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American Sign Language / Interpreter Preparation

Deaf Studies - CCL

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Gainful Employment Information
Major: 5333
First Term: 2009 Fall
Final Term: Current
Award: CCL
Total Credits: 39-45
Description:

The Certificate of Completion (CCL) in Deaf Studies program is designed to provide students with basic sign language skills and an overview of issues related to Deaf and Hard of Hearing individuals. It is primarily designed for individuals who are preparing for or are already employed in business, industry, or public service who have daily contact with the general public. This program will not prepare the individual as an interpreter; it will enhance the ability to provide services to many deaf individuals.

Program Notes:

Students must earn a grade of "B" or better in CRE101 (or equivalent as indicated by assessment, (ENG101 or ENG107), IPP205, SLG120 (if chosen as a Restricted Elective), SLG202, SLG203, and SLG204. Students should work closely with the Program Director on CRE101 decision.

Admission Criteria:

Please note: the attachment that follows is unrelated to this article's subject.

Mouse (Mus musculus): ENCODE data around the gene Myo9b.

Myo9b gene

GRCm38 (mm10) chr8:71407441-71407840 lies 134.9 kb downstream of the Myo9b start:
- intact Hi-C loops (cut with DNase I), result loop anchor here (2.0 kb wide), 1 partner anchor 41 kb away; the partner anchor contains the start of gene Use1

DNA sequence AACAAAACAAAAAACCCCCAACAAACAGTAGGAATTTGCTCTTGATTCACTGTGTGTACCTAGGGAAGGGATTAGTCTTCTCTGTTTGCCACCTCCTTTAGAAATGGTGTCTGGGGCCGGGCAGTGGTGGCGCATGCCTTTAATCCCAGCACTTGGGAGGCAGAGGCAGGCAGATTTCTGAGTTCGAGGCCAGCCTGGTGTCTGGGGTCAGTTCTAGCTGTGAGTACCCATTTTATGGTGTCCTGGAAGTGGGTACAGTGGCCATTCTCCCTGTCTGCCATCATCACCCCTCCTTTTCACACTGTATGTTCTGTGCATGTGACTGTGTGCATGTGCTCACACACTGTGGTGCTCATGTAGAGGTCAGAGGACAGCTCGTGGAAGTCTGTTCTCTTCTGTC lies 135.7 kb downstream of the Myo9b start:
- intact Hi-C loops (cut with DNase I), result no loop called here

High school diploma, or GED, or equivalent.

Program Prerequisites: None
Required Courses
Credits:38-41
CRE101 Critical and Evaluative Reading I (3) OR
Equivalent as indicated by assessment. 3
 
CWE198AA Career/Work Experience1
 
ENG101 First Year Composition (3) OR
ENG107 First-Year Composition for ESL (3)3
 
IPP205 Introduction to Interpreting3
IPP207 Ethics and Decision Making for ASL/English Interpreters2
SLG101 American Sign Language I4
SLG102 American Sign Language II4
SLG200 Issues and Resources3
SLG201 American Sign Language III4
SLG202 American Sign Language IV4
SLG203 American Sign Language V4
SLG204 Comparative Linguistics: ASL/English3
SLG212 Deaf Culture3
Restricted Electives
Credits:1-4
IPP208 Advanced American Sign Language Discourse4
SLG103 Introduction to the Deaf Community1
SLG110 Fingerspelling I2
SLG120 Fingerspelling II2

Program Competencies

  1. Apply critical reading techniques to a variety of materials and purposes for reading. (CRE101)
  2. Apply critical reading skills to analyze and evaluate, in writing, the components of an author's argument. (CRE101)
  3. Assess one's personality, interests, values, motivation, skills, and priorities as they relate to the world of work. (CWE198AA)
  4. Demonstrate an increased understanding of one’s own field of interest. (CWE198AA)
  5. Analyze specific rhetorical contexts, including circumstance, purpose, topic, audience, and writer, as well as the writing's ethical, political, and cultural implications. (ENG101, ENG107)
  6. Organize writing to support a central idea through unity, coherence, and logical development appropriate to a specific writing context. (ENG101, ENG107)
  7. Contrast and compare interpreting and communication using American Sign Language. (IPP205)
  8. Identify appropriate credentials for qualified interpreters in various settings. (IPP205)
  9. Analyze physical factors involved in interpreting, such as proximity of interpreter and client, lighting, and background. (IPP205)